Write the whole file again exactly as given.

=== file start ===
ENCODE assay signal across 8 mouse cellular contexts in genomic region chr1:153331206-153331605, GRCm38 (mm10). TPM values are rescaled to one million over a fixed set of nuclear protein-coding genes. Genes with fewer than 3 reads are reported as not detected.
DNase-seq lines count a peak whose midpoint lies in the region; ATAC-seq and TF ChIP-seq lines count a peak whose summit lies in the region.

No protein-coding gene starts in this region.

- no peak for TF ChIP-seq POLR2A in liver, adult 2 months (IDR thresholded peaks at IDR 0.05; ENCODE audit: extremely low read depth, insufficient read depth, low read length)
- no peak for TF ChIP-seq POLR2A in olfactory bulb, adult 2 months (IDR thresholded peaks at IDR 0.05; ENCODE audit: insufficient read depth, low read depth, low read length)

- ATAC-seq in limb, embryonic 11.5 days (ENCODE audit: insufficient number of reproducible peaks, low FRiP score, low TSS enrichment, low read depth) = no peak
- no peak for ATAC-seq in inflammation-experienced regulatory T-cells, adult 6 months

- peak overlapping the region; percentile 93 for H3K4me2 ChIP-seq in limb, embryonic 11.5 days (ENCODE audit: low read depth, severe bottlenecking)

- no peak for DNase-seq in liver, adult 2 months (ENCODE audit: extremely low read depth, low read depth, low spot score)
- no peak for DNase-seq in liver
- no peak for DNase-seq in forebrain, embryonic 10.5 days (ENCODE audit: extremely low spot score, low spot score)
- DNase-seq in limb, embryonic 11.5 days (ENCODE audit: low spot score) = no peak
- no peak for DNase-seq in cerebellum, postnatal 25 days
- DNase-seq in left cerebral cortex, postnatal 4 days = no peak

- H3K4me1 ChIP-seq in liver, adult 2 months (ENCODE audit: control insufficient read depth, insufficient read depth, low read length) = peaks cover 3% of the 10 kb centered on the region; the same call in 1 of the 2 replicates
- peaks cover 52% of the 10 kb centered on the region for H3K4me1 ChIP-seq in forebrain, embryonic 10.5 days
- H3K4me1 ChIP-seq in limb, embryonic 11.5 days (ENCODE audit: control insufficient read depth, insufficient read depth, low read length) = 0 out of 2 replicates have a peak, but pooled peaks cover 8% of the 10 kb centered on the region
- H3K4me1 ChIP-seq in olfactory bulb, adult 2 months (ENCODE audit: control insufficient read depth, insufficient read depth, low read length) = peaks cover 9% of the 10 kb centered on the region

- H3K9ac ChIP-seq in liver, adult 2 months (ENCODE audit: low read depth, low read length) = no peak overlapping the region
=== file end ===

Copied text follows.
ENCODE assay signal across 8 mouse cellular contexts in genomic region chr1:153331206-153331605, GRCm38 (mm10). TPM values are rescaled to one million over a fixed set of nuclear protein-coding genes. Genes with fewer than 3 reads are reported as not detected.
DNase-seq lines count a peak whose midpoint lies in the region; ATAC-seq and TF ChIP-seq lines count a peak whose summit lies in the region.

No protein-coding gene starts in this region.

- no peak for TF ChIP-seq POLR2A in liver, adult 2 months (IDR thresholded peaks at IDR 0.05; ENCODE audit: extremely low read depth, insufficient read depth, low read length)
- no peak for TF ChIP-seq POLR2A in olfactory bulb, adult 2 months (IDR thresholded peaks at IDR 0.05; ENCODE audit: insufficient read depth, low read depth, low read length)

- ATAC-seq in limb, embryonic 11.5 days (ENCODE audit: insufficient number of reproducible peaks, low FRiP score, low TSS enrichment, low read depth) = no peak
- no peak for ATAC-seq in inflammation-experienced regulatory T-cells, adult 6 months

- peak overlapping the region; percentile 93 for H3K4me2 ChIP-seq in limb, embryonic 11.5 days (ENCODE audit: low read depth, severe bottlenecking)

- no peak for DNase-seq in liver, adult 2 months (ENCODE audit: extremely low read depth, low read depth, low spot score)
- no peak for DNase-seq in liver
- no peak for DNase-seq in forebrain, embryonic 10.5 days (ENCODE audit: extremely low spot score, low spot score)
- DNase-seq in limb, embryonic 11.5 days (ENCODE audit: low spot score) = no peak
- no peak for DNase-seq in cerebellum, postnatal 25 days
- DNase-seq in left cerebral cortex, postnatal 4 days = no peak

- H3K4me1 ChIP-seq in liver, adult 2 months (ENCODE audit: control insufficient read depth, insufficient read depth, low read length) = peaks cover 3% of the 10 kb centered on the region; the same call in 1 of the 2 replicates
- peaks cover 52% of the 10 kb centered on the region for H3K4me1 ChIP-seq in forebrain, embryonic 10.5 days
- H3K4me1 ChIP-seq in limb, embryonic 11.5 days (ENCODE audit: control insufficient read depth, insufficient read depth, low read length) = 0 out of 2 replicates have a peak, but pooled peaks cover 8% of the 10 kb centered on the region
- H3K4me1 ChIP-seq in olfactory bulb, adult 2 months (ENCODE audit: control insufficient read depth, insufficient read depth, low read length) = peaks cover 9% of the 10 kb centered on the region

- H3K9ac ChIP-seq in liver, adult 2 months (ENCODE audit: low read depth, low read length) = no peak overlapping the region